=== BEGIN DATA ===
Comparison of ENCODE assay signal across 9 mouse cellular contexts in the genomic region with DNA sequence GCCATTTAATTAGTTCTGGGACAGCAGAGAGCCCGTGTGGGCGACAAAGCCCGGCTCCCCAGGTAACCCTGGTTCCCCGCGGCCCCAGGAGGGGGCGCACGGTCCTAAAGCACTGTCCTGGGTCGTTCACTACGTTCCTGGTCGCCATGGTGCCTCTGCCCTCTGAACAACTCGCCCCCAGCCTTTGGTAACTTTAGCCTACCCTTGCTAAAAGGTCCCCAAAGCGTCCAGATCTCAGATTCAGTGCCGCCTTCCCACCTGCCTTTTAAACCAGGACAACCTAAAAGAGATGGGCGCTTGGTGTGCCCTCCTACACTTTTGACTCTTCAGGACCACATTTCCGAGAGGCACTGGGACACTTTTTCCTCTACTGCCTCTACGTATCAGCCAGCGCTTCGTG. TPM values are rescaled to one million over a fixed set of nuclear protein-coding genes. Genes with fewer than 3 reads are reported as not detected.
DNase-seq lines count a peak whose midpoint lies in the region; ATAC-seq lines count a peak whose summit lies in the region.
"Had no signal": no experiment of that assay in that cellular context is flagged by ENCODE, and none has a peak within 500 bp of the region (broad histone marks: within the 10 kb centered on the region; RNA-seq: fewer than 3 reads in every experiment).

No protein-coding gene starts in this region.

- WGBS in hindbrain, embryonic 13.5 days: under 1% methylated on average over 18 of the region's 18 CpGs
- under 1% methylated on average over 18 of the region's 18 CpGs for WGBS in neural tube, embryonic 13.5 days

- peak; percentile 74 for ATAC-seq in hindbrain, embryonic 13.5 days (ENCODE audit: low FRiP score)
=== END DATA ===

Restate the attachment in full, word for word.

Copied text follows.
Comparison of ENCODE assay signal across 9 mouse cellular contexts in the genomic region with DNA sequence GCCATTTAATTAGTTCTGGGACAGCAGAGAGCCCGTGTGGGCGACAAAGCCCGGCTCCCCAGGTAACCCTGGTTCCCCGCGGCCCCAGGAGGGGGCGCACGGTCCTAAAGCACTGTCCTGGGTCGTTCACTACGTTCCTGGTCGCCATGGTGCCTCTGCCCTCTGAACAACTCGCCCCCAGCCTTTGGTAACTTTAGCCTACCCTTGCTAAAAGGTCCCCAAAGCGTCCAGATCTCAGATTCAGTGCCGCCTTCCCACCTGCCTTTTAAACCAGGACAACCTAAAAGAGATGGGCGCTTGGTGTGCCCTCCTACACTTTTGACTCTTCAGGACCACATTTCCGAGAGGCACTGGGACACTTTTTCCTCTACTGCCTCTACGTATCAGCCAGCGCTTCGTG. TPM values are rescaled to one million over a fixed set of nuclear protein-coding genes. Genes with fewer than 3 reads are reported as not detected.
DNase-seq lines count a peak whose midpoint lies in the region; ATAC-seq lines count a peak whose summit lies in the region.
"Had no signal": no experiment of that assay in that cellular context is flagged by ENCODE, and none has a peak within 500 bp of the region (broad histone marks: within the 10 kb centered on the region; RNA-seq: fewer than 3 reads in every experiment).

No protein-coding gene starts in this region.

- WGBS in hindbrain, embryonic 13.5 days: under 1% methylated on average over 18 of the region's 18 CpGs
- under 1% methylated on average over 18 of the region's 18 CpGs for WGBS in neural tube, embryonic 13.5 days

- peak; percentile 74 for ATAC-seq in hindbrain, embryonic 13.5 days (ENCODE audit: low FRiP score)